Falkirk Wheel, Panoramic view.

Falkirk Wheel, Panoramic view.
Image by Cameron Lyall, GNU license Wikimedia

15 June 2011

Postindustrial Dundee Explored

I thought it might be useful for my own thinking about postindustrialization if I could articulate some of what we have learned about the history of Dundee so far with respect to some definitions of the term. Dr. Whatley mentioned today three things that really explained for me what Dundee’s relationship with the postindustrial is. First, he referenced that the re-establishment of the RRS Discovery served as a symbolic development for the city, as when the ship was brought back to Dundee, residents understood it as a reclamation of some of their uncertain history. Second, Dr. Whatley mentioned that new industries in Dundee – the ones that the city as was most excited about and the ones that served to bring the most interesting careers forth – are those from the medical profession, the university, and the gaming industry. Third, he referenced the fact that Dundee is still “dealing with” a large, largely uneducated workforce that is not prepared to take jobs in this new economy. He even made note of the large, identical council flats on the hill.

My own reference point for postindustrialization is In the Age of the Smart Machine by Susanna Zuboff, even though it is now a little dated. In the text, Zuboff argues that computers in the workplace make two different kinds of power moves. On one hand, they automate production, thereby taking over the jobs and actions that humans find less interesting or desirable, but on the other hand, they also “informate” workers, which is Zuboff’s term for how workers and machines are integrated together. Zuboff claims that information technologies not only produce material products, like jute or jam, but also in the act of producing these products also reproduce the logics through which they act. This “reflexive” component of communication technology helps push forth a “textualized” work process where workers communicate in ways that are not simply either manual labor or products or mental labor of the knowledge economy.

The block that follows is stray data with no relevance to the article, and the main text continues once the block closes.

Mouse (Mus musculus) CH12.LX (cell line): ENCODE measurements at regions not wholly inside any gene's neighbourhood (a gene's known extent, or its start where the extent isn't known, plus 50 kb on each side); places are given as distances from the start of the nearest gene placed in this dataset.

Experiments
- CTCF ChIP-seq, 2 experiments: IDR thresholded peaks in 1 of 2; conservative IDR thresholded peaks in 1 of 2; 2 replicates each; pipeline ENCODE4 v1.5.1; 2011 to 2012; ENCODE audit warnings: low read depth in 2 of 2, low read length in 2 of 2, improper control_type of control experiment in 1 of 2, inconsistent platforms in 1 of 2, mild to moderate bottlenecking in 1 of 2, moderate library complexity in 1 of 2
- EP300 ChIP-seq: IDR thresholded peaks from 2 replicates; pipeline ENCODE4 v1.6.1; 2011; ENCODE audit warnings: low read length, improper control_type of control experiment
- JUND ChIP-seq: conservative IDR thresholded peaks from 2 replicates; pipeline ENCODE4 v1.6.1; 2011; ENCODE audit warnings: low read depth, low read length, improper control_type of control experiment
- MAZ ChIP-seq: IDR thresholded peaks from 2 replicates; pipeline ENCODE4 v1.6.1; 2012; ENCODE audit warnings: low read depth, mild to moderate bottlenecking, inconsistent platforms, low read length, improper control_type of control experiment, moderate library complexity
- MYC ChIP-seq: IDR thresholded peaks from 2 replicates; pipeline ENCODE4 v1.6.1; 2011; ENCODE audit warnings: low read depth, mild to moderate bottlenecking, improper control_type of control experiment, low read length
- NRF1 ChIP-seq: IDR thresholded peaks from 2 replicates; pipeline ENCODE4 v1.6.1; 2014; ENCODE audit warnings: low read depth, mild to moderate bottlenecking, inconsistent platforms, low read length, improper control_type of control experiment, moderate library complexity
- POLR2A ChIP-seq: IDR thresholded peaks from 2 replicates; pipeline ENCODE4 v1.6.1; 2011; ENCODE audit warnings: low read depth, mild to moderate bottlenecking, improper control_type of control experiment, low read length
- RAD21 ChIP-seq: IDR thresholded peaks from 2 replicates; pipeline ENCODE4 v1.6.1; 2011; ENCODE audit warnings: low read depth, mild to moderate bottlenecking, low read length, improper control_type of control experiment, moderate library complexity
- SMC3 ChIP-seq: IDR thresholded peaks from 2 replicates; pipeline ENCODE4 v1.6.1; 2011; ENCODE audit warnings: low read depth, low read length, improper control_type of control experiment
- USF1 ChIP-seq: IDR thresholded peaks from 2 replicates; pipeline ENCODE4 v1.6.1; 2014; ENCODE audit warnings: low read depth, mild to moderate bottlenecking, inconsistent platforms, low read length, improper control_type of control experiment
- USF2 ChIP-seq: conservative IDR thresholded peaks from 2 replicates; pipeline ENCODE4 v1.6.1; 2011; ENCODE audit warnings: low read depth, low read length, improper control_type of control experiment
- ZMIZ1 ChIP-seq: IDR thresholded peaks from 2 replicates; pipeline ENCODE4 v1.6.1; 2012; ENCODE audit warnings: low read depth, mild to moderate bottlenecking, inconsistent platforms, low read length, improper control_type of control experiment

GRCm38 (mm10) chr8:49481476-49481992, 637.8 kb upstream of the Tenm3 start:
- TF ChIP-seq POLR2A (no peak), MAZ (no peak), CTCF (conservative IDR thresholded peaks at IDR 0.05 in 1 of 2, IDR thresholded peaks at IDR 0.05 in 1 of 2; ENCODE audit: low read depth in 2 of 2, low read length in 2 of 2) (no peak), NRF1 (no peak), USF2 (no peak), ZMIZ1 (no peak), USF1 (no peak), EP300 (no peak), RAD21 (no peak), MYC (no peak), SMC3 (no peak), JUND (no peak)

For Dundee, we can map some of these concepts onto the three concepts I mentioned above from Dr. Whatley’s talk. First, the RRS Discovery is symbolic, not only for the fact that it represents part of Dundee’s history, but that it also represents the potential for reclaiming part of Dundee’s history, the service economy that goes along with this recognition, and the kind of conceptual change that happens when a city realizes that it is not bound to the economic position it once was. Second, the new professions produce things, yes, but these jobs/careers are knowledge-based and communication-based labor where workers are using technology within the process of being “informated” (by information). Finally, the workers without the requisite skill sets needed to compete in these new economies are left on the outside looking in; it’s not just that they don’t have the knowledge to do some of the work, they also don’t have the understanding of their place within this new emerging economy. Their place in the new workforce of a postindustrial Dundee will be largely still *as if* they were in the industrial age – working on production lines or checkout lines, for others that do more of the “textualized” work of postindustrial society.

1 comment:

E. Reynoso said...

Nice post Pflugs. It's interesting thinking about these technological developments as being imbued with that reflexive property. I've been trying to think about that in terms of my thesis (border wall as tech, local populace helps build and fund it, but their mexican counterparts are meant to be kept out, etc.).

Keep 'em coming man.